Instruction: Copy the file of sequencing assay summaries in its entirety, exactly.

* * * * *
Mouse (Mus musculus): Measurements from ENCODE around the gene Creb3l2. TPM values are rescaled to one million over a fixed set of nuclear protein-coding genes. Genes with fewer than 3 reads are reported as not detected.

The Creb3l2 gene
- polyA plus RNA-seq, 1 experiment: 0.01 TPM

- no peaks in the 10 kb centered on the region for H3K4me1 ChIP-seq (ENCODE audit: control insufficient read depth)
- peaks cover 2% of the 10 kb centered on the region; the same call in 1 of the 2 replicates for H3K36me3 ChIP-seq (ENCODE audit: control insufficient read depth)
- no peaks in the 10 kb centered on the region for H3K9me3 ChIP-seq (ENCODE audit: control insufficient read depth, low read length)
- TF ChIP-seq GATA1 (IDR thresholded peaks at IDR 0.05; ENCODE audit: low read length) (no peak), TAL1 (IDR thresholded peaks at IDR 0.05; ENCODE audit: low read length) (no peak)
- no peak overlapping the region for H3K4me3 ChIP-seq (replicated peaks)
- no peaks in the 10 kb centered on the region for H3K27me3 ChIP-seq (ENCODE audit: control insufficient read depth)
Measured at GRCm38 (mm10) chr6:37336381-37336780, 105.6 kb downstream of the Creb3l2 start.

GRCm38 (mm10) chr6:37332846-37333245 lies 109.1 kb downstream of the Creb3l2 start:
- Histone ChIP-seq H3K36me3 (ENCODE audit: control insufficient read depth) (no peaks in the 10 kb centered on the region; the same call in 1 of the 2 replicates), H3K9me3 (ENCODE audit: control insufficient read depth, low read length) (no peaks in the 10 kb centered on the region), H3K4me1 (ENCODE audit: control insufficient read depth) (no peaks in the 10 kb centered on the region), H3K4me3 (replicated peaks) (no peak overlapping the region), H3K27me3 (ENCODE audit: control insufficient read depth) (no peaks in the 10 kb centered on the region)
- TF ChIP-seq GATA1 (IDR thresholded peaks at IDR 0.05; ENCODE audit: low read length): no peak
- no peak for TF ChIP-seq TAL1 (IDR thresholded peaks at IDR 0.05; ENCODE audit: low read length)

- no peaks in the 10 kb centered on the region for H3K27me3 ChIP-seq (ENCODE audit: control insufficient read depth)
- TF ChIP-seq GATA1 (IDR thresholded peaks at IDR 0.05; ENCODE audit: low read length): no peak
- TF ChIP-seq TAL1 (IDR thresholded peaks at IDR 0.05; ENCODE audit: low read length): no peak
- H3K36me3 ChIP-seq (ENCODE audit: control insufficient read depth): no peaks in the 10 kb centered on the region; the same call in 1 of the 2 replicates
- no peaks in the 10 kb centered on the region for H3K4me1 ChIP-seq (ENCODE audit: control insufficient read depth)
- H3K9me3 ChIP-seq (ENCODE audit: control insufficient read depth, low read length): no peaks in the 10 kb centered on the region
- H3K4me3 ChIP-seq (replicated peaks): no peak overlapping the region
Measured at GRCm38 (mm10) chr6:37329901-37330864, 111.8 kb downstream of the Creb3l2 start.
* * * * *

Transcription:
Mouse (Mus musculus): Measurements from ENCODE around the gene Creb3l2. TPM values are rescaled to one million over a fixed set of nuclear protein-coding genes. Genes with fewer than 3 reads are reported as not detected.

The Creb3l2 gene
- polyA plus RNA-seq, 1 experiment: 0.01 TPM

- no peaks in the 10 kb centered on the region for H3K4me1 ChIP-seq (ENCODE audit: control insufficient read depth)
- peaks cover 2% of the 10 kb centered on the region; the same call in 1 of the 2 replicates for H3K36me3 ChIP-seq (ENCODE audit: control insufficient read depth)
- no peaks in the 10 kb centered on the region for H3K9me3 ChIP-seq (ENCODE audit: control insufficient read depth, low read length)
- TF ChIP-seq GATA1 (IDR thresholded peaks at IDR 0.05; ENCODE audit: low read length) (no peak), TAL1 (IDR thresholded peaks at IDR 0.05; ENCODE audit: low read length) (no peak)
- no peak overlapping the region for H3K4me3 ChIP-seq (replicated peaks)
- no peaks in the 10 kb centered on the region for H3K27me3 ChIP-seq (ENCODE audit: control insufficient read depth)
Measured at GRCm38 (mm10) chr6:37336381-37336780, 105.6 kb downstream of the Creb3l2 start.

GRCm38 (mm10) chr6:37332846-37333245 lies 109.1 kb downstream of the Creb3l2 start:
- Histone ChIP-seq H3K36me3 (ENCODE audit: control insufficient read depth) (no peaks in the 10 kb centered on the region; the same call in 1 of the 2 replicates), H3K9me3 (ENCODE audit: control insufficient read depth, low read length) (no peaks in the 10 kb centered on the region), H3K4me1 (ENCODE audit: control insufficient read depth) (no peaks in the 10 kb centered on the region), H3K4me3 (replicated peaks) (no peak overlapping the region), H3K27me3 (ENCODE audit: control insufficient read depth) (no peaks in the 10 kb centered on the region)
- TF ChIP-seq GATA1 (IDR thresholded peaks at IDR 0.05; ENCODE audit: low read length): no peak
- no peak for TF ChIP-seq TAL1 (IDR thresholded peaks at IDR 0.05; ENCODE audit: low read length)

- no peaks in the 10 kb centered on the region for H3K27me3 ChIP-seq (ENCODE audit: control insufficient read depth)
- TF ChIP-seq GATA1 (IDR thresholded peaks at IDR 0.05; ENCODE audit: low read length): no peak
- TF ChIP-seq TAL1 (IDR thresholded peaks at IDR 0.05; ENCODE audit: low read length): no peak
- H3K36me3 ChIP-seq (ENCODE audit: control insufficient read depth): no peaks in the 10 kb centered on the region; the same call in 1 of the 2 replicates
- no peaks in the 10 kb centered on the region for H3K4me1 ChIP-seq (ENCODE audit: control insufficient read depth)
- H3K9me3 ChIP-seq (ENCODE audit: control insufficient read depth, low read length): no peaks in the 10 kb centered on the region
- H3K4me3 ChIP-seq (replicated peaks): no peak overlapping the region
Measured at GRCm38 (mm10) chr6:37329901-37330864, 111.8 kb downstream of the Creb3l2 start.